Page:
Comcast Data Cap: What You Really Need to Know

Comcast Data Cap, What You Really Need To Know

It’s completely normal to hear how people are trying to find ways to have their mobile data usage under control since the last thing they want to do is go over their limit. If you do go over, you know what that means: you’ll have to pay more. This obsession over how to stay within our limits is something we are all used to dealing with when it comes to our mobile data but something we don’t deal with when using our home broadband.

If you have unlimited data with your home Internet, enjoy it while you can at the current price you pay. There will come a time when you will be obsessing over not going over your data limit on your home broadband as well. That is exactly what Comcast has done, and what is even worse is that other companies such as Century Link have already jumped on the data cap bandwagon. Stewart Ewing, CenturyLink chief financial officer, has said that the company plans to start trials later this year.

As of now, the limit is 300GB, and if you were to go over that limit, you would be forced to pay $10 for every 50GB you go over. If you don’t use your computer for much, maybe just to check your favorite online newspaper or read the latest Make Tech Easier articles, you will have no problem staying within the limit. Comcast themselves said that 98% of their customers don’t go over the 300GB limit, but there are exceptions. (Yes Netflix, you’re that exception.)

Comcast_Data_Cap_Watching

So how much would you be able to use Netflix and not go over the 300GB? Here is what you can watch:

  • all ten episodes of Master of None
  • Every Lego cartoon
  • all twenty-one female stand-up comedy specials
  • just over half of the West Wing Series
  • three episodes short of the American version of The Office

You can also watch every movie starring George Clooney, Matt Damon, Denzel Washington, Leo DeCaprio, Will Smith, Tom Hanks, Brad Pitt, Bradley Cooper and Christian Bale on Netflix. The list keeps going on. In short, you can still watch a lot of shows with the data limit.

But, how would you feel if I told you that because of this data cap, we are at risk of being able to enjoy services such as 4K streaming or any other services that need a lot of data? Unless you want to run out of data in the first three days of the month, you will need to make some tough decisions.

You may not care too much about this because you’re not a Comcast or CenturyLink Customer, but you should. Why? Because when Comcast does something, other companies tend to follow. What is Comcast’s goal? To increase their profits, like any other company, and that is why it’s not a matter of IF your current Internet provider will add data caps, but a matter of WHEN.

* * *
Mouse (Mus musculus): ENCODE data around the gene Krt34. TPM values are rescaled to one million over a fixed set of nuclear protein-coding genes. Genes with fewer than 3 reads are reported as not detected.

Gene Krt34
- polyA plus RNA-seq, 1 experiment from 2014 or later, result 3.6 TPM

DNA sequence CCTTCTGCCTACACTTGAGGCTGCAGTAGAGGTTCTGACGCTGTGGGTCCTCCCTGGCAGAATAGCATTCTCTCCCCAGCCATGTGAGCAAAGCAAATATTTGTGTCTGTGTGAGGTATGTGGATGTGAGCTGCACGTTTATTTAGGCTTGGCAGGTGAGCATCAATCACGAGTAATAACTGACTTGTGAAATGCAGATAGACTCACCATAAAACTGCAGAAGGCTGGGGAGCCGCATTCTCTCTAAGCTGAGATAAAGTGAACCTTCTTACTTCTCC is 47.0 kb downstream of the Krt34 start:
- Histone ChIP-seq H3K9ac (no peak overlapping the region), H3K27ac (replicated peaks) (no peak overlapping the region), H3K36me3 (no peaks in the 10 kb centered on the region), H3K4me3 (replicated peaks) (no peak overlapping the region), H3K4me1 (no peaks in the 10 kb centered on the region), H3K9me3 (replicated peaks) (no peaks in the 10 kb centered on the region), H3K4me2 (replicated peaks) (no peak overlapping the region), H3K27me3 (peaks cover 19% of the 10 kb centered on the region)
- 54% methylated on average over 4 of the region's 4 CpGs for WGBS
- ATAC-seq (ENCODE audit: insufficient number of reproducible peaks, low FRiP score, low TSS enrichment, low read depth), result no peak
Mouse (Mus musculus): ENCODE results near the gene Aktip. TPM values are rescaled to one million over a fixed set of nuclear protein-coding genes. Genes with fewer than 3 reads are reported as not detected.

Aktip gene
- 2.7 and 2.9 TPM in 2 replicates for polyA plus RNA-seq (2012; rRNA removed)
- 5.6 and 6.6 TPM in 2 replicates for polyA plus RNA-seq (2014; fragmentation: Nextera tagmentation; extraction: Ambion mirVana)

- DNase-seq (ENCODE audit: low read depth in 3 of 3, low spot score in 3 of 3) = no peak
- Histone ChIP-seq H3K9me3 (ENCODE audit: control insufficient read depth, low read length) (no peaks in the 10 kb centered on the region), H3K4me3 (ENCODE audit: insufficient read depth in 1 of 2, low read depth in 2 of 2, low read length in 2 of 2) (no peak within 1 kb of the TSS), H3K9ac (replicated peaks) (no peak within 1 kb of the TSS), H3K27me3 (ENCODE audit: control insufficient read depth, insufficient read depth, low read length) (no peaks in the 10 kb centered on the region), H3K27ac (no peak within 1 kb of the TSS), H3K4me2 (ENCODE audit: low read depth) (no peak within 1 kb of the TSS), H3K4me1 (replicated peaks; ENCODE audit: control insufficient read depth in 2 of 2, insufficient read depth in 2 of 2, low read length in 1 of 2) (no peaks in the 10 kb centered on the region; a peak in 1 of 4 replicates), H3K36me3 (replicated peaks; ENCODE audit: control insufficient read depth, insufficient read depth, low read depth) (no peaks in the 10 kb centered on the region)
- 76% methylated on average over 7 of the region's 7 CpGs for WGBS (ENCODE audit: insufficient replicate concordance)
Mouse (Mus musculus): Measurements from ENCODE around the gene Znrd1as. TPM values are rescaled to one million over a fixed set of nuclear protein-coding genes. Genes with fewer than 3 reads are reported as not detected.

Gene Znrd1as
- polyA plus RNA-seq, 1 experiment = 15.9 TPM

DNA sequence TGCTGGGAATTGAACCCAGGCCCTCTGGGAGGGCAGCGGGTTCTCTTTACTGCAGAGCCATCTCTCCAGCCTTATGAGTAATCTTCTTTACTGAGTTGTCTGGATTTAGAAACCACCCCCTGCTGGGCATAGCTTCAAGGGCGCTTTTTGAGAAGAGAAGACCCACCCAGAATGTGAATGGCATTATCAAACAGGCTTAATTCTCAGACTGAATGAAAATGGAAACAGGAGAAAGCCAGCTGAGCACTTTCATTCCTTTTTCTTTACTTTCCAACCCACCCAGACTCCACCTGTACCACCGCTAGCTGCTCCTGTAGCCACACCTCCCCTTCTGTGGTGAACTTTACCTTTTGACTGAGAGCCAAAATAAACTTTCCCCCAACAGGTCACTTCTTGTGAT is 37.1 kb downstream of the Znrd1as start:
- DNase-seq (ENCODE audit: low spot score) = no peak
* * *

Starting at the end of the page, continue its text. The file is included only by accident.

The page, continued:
Comcast_Data_Cap_Hulu_Netflix

You could say that Comcast was forced to do this because of the cable cord cutting trend. Users saved money by getting rid of their monthly cable bill and just satisfied their entertainment needs by using more of their unlimited data streaming their favorite shows from services such as Hulu, Netflix, Amazon, and YouTube. But, Comcast and other companies that follow will indeed prevent future streaming services from ever being as successful as Netflix if they keep this data cap.

This data cap is also something that the gamers of the world are really going to hate because of all the updates and games they will be downloading on their consoles. If you easily go over 300GB every month due to gaming and streaming, it looks like you might not have any other choice but to pay that extra cash Comcast wants you to pay and get unlimited data. Remember, you can track your bandwidth by using your ISP’s tool that shows you how much bandwidth you have used. Hopefully the tool will be frequently updated, so you know how much you have used.

The best way to find out if you will be affected by Comcast’s data cap is by calling the company and letting them know about your particular case since some users are saying that they don’t have the data cap yet while others are already “enjoying it.” Perhaps it depends on the area you live in.

It’s clear that if we want unlimited bandwidth, we are going to have to pay more than what we are currently paying. I’m just wondering how much we will have to pay in the next few years for something that was once at a reasonable price. Have you been affected by the data cap? Let us know in the comments.

8 comments

  1. While I have not been affected by a cap (at least I don’t think so) I have been affected by price creep. I get my phone, TV and Internet from one provider. I have been with the provider for 10-15 years. While the phone and Internet prices have remained pretty much steady over the years, the price of cable increases every year without fail. It isn’t like we get more channels or better service for that increase. In fact, they did notify me when 5-6 years ago they switched to better modems. The only way I found out was I wanted to go to a faster router and was checking which ones were compatible with the provider’s modems.